This week finally saw the end of the drawn out “government shutdown.” As many know, the shutdown itself was seemingly the result of certain members of the U.S. House of Representatives disagreement with the duly passed law known as the Affordable Care Act (Obamacare). Those members of the House sought to delay funding for any government operations–hence in the shutdown–unless the President and other agreed not to fund Obamacare. Naturally, President Obama refused to give into such demands. With the compromise bill passed this week, virtually nothing changes about the law and its roll out will continue.
It is important to understand how the ACA will affect medical care, particularly in the context of brain injuries.
In what has been deemed the most comprehensive overhaul ever of America’s healthcare system, the Affordable Health Care Act, signed into law by President Obama on March 23, 2010, has forfeited health insurance companies’ ability to deny coverage on the basis of pre-existing conditions. The necessary aftercare and rehabilitation of severe brain injuries is, of course, one such area of medical care that affords examination in light of the fact that such injuries were previously subject to lifetime limits in terms of coverage. Additionally, the efficacy and practicability of extending lifetime coverage to patients suffering from brain injury, most especially severe or traumatic brain injury, merits examination in light of the new health care initiatives.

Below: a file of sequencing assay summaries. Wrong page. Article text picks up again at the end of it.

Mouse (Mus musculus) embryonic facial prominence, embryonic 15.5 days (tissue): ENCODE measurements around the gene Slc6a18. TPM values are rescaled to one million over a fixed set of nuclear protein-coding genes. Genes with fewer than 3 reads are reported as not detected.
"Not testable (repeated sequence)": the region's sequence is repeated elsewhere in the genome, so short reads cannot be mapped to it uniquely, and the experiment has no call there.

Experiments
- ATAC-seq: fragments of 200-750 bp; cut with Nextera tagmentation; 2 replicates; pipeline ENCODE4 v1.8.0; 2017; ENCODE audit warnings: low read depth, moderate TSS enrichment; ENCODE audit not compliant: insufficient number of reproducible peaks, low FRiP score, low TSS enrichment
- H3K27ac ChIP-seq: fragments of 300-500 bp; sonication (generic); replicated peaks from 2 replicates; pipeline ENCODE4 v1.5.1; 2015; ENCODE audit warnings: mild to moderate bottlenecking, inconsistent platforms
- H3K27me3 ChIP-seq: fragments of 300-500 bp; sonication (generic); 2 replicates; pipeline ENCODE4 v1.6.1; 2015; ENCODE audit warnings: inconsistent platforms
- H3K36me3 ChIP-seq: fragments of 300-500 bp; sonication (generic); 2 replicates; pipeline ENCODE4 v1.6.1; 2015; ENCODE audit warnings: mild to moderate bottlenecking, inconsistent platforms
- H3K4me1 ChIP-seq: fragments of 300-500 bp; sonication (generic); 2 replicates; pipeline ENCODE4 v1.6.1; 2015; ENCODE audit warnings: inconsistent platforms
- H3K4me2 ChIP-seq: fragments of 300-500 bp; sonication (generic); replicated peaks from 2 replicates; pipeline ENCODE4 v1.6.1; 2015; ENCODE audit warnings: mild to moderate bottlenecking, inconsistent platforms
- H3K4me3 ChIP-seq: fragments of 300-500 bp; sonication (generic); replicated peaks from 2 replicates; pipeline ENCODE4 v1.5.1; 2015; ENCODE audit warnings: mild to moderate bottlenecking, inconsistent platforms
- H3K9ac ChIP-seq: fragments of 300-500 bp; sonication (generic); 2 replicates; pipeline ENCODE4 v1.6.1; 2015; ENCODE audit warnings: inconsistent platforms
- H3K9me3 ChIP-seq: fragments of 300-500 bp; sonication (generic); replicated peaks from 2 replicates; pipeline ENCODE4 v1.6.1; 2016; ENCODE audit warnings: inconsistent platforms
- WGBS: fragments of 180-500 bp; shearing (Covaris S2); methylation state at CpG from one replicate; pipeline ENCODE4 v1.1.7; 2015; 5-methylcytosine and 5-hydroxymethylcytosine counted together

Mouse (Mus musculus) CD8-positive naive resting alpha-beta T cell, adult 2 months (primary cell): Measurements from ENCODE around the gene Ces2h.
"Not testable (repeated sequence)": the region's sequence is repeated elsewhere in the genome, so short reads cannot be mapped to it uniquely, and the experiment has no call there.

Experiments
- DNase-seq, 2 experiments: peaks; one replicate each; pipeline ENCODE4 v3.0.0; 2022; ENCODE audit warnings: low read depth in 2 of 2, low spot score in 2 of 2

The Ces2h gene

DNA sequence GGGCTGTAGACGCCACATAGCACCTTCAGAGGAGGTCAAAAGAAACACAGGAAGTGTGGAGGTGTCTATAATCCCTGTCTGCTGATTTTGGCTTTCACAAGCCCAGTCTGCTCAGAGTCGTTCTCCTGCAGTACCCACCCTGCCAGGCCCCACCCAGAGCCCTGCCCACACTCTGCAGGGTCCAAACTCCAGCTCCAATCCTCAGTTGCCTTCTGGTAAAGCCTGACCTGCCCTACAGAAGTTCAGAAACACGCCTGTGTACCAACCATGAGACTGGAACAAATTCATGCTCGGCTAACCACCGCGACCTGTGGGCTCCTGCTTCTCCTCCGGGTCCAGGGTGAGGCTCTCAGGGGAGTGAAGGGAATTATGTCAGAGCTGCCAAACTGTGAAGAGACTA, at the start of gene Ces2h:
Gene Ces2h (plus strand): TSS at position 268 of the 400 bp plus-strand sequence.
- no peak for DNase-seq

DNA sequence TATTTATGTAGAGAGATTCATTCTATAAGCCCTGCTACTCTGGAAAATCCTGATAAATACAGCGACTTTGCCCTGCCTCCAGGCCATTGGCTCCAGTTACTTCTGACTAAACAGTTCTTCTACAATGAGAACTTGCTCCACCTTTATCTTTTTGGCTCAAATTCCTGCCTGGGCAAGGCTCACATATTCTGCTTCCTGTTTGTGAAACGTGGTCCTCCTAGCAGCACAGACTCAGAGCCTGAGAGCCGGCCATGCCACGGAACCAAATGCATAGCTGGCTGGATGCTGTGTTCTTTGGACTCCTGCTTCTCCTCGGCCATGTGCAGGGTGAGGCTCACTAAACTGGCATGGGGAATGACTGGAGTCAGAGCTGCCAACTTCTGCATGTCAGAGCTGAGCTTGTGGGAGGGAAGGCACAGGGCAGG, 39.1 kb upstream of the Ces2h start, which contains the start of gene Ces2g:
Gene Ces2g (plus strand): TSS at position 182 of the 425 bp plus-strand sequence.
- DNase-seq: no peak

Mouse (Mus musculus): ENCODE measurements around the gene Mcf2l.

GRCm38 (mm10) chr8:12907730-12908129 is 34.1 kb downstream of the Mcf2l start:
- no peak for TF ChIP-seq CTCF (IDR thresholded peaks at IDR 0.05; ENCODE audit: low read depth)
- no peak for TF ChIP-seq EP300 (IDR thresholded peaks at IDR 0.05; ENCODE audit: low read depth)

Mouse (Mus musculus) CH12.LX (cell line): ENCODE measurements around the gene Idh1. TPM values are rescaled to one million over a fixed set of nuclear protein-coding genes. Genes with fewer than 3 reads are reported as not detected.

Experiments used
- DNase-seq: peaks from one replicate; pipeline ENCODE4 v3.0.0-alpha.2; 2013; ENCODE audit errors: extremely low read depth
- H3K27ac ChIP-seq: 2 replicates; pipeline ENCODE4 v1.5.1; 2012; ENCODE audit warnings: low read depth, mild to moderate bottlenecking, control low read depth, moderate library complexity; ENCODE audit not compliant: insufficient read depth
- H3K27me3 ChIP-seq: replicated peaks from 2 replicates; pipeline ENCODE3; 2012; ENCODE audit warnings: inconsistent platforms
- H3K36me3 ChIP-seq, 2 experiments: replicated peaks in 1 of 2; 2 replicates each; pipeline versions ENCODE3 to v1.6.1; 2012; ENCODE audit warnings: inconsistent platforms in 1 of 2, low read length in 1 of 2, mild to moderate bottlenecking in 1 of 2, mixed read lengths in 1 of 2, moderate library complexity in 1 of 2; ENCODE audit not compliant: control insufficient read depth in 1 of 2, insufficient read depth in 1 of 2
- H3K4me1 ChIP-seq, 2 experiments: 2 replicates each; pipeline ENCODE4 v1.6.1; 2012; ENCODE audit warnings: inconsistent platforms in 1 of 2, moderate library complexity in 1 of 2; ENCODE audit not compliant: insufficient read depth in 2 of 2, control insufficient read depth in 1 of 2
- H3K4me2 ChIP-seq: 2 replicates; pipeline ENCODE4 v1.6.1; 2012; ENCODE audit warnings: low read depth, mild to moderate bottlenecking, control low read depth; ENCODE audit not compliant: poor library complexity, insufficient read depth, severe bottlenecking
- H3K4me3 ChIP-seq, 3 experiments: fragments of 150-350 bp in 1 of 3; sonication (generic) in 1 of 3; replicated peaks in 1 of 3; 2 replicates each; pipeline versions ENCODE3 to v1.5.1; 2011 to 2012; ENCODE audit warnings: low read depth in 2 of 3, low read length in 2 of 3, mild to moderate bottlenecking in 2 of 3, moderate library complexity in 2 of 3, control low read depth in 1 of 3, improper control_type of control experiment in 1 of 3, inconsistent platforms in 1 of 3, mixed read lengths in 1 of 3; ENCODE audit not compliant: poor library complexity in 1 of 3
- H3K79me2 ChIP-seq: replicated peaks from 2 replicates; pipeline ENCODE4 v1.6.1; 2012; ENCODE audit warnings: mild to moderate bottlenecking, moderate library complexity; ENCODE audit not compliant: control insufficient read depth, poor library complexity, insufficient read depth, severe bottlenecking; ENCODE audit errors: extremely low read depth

The New Health Care Act and Its Implications for Treatment
The implementation of the Affordable HealthCare Act remains to be seen. In the case of brain injuries, the question of providing lifetime care under the new health care mandate will inevitably be a source of controversy.
One of the hallmarks of this impending federal health care system is in its directive to provide efficiency, but the nature and treatment of brain injury does not fall neatly into a capsulized definition of such. Brain injury does not lend itself to rapid diagnosis or definitive treatment. It is a slow, uncertain process that often does not adhere to time limits or measurable, objective improvement. One of the measures under the new act requires physicians to demonstrate “overt (behavioral) recovery”, or appropriate measures of improvement: something that is not conclusive in brain injury patients. The brain may be recovering on the inside, but not demonstratively so on the outside. The increased accessibility for pre-existing conditions as allowed for by the new health care system for brain injury cases is predicated on the understanding of these types of injuries and how it falls within the new health care act’s parameters of what it terms efficiency.
The appropriate length of care, as defined by the Affordable Health Care Act will be subject to challenge and a great many revisions in language and implementation as it relates to brain injury. If left unanswered, brain injury patients could be at risk of losing their eligibility for lifetime coverage limits unless the issues of ethical versus performance (efficiency) questions are addressed.
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